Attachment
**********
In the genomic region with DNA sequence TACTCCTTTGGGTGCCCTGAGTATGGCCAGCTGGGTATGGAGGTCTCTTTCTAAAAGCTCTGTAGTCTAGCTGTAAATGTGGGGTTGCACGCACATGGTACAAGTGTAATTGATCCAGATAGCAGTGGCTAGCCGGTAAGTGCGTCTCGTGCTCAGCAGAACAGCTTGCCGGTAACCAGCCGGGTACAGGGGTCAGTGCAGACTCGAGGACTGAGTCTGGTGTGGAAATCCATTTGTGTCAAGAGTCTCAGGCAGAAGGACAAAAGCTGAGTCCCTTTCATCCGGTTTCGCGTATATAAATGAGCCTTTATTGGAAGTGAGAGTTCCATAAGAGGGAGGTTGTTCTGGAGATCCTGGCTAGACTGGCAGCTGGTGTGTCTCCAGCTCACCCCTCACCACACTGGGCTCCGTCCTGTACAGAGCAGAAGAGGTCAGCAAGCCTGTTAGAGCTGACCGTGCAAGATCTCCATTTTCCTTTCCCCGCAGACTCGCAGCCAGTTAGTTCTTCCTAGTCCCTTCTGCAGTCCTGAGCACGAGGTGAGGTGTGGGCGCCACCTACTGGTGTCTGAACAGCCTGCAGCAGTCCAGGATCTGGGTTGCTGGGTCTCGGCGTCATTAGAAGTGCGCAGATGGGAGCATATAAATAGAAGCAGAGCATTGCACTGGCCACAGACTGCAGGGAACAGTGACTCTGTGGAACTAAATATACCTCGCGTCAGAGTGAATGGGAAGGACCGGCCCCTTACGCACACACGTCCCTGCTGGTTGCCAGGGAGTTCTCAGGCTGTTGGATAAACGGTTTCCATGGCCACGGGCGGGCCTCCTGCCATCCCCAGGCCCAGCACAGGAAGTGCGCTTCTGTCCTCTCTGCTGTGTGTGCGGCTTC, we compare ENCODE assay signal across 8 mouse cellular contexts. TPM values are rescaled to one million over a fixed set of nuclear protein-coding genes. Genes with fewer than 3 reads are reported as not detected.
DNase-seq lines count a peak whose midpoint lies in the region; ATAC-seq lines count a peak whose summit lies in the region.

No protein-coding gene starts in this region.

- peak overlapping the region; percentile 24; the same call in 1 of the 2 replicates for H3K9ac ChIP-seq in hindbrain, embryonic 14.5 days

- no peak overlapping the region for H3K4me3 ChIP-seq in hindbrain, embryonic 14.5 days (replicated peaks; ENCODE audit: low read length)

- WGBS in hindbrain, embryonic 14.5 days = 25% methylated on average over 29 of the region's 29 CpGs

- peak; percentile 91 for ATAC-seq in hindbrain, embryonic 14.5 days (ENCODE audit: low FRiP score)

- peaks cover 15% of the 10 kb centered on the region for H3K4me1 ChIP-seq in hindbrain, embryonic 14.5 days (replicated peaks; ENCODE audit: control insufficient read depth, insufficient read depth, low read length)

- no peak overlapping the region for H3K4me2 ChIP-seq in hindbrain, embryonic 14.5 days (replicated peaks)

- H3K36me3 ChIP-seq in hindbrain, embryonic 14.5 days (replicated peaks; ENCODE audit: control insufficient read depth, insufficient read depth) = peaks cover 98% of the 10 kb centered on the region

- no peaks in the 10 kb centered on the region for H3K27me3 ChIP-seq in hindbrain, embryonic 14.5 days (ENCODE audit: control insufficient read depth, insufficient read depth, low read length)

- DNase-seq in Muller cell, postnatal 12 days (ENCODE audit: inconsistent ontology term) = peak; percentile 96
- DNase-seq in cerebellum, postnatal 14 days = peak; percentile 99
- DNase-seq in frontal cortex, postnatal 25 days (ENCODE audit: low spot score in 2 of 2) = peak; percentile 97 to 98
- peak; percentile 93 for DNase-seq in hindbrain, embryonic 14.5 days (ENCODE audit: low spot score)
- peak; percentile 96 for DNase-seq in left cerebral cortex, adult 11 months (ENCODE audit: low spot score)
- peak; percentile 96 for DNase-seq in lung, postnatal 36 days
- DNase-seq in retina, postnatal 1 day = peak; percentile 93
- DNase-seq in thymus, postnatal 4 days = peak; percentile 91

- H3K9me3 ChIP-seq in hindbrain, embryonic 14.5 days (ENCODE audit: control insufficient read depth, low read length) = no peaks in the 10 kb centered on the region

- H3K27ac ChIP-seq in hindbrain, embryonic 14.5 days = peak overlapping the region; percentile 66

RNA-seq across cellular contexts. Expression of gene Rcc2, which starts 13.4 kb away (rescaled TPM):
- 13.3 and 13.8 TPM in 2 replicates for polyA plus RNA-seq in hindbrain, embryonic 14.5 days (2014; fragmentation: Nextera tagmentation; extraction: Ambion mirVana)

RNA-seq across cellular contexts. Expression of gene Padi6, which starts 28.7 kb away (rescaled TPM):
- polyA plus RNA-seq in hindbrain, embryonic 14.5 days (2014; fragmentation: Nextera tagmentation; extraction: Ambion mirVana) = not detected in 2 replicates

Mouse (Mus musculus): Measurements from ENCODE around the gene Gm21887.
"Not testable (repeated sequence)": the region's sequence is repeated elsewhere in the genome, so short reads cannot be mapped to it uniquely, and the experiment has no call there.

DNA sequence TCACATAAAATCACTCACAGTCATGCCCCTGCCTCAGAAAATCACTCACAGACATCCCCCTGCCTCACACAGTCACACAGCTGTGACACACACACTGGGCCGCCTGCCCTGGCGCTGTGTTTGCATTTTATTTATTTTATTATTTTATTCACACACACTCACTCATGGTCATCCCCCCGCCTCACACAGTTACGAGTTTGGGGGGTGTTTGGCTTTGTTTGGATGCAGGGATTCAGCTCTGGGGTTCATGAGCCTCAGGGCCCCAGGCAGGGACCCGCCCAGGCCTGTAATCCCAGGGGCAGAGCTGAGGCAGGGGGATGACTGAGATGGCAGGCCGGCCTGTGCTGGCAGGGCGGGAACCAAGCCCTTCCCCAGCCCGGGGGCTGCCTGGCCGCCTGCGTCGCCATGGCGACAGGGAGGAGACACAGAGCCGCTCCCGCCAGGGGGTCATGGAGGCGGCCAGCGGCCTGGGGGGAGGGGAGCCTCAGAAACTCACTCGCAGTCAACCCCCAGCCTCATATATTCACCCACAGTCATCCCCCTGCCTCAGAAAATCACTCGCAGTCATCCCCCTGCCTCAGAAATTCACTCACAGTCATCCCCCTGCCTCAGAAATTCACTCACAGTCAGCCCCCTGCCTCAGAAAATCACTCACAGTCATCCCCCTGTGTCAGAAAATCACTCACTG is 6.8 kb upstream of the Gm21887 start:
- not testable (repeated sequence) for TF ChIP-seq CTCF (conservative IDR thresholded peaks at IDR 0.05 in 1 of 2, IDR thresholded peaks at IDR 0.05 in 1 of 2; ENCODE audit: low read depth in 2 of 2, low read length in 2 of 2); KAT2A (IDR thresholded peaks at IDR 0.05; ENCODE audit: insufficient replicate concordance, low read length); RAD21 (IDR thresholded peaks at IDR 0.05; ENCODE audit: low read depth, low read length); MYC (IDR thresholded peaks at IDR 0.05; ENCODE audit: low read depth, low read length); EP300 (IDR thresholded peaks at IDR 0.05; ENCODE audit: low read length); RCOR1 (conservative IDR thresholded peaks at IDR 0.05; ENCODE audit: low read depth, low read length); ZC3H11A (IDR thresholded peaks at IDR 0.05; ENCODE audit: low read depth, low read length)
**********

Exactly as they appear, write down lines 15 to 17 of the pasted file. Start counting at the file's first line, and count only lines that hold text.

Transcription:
- peak; percentile 93 for DNase-seq in hindbrain, embryonic 14.5 days (ENCODE audit: low spot score)
- peak; percentile 96 for DNase-seq in left cerebral cortex, adult 11 months (ENCODE audit: low spot score)
- peak; percentile 96 for DNase-seq in lung, postnatal 36 days